Radiotherapy for acute lymphoblastic leukaemia
Radiotherapy treats cancer by using high-energy rays that destroy the cancer cells, while doing as little harm as possible to normal cells.
Sometimes radiotherapy is used to treat the head and spine if leukaemia cells have been found in the fluid that surrounds the spinal cord and brain. The course of treatment is given in the hospital radiotherapy department, usually in 8–10 sessions (called fractions) over two weeks.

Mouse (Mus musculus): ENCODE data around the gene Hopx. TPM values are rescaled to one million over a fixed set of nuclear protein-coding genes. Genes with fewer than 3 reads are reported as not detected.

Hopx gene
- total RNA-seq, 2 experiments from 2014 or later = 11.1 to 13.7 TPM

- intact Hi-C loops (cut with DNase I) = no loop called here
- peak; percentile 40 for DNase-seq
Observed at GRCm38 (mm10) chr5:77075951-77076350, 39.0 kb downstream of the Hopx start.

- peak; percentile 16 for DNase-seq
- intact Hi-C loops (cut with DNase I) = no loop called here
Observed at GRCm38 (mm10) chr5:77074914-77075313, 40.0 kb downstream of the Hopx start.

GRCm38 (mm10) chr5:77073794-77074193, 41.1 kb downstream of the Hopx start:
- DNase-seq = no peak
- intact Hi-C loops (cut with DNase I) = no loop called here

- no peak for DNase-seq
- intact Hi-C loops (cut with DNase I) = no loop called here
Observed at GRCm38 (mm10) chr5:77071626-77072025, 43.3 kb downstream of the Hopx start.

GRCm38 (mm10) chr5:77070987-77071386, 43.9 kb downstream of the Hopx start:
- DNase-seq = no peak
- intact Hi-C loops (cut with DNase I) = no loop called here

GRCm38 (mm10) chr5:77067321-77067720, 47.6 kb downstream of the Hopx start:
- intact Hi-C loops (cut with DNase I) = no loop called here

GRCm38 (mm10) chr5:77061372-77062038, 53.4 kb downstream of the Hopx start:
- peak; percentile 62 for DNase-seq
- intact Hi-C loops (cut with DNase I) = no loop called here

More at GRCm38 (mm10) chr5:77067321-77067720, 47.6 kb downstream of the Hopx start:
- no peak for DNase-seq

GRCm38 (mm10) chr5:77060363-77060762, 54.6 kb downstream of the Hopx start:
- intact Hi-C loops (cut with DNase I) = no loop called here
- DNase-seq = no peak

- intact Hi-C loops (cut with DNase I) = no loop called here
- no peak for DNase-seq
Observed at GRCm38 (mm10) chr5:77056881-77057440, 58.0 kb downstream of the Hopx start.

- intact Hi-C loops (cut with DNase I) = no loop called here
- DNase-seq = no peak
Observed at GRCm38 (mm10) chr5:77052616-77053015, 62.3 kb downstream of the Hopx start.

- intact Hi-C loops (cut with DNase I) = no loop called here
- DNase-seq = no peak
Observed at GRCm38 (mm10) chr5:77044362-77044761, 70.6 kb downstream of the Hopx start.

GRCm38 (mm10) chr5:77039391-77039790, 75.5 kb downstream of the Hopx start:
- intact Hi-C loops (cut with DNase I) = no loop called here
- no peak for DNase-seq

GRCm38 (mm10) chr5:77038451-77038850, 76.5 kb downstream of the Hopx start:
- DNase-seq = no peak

The treatment is given on weekdays with a rest at the weekend. Your doctor will discuss your treatment with you in detail beforehand.
A special form of radiotherapy, called total body irradiation (TBI), is sometimes used before a donor stem cell transplant. Radiotherapy is given to the whole body to get rid of leukaemia cells in the bone marrow.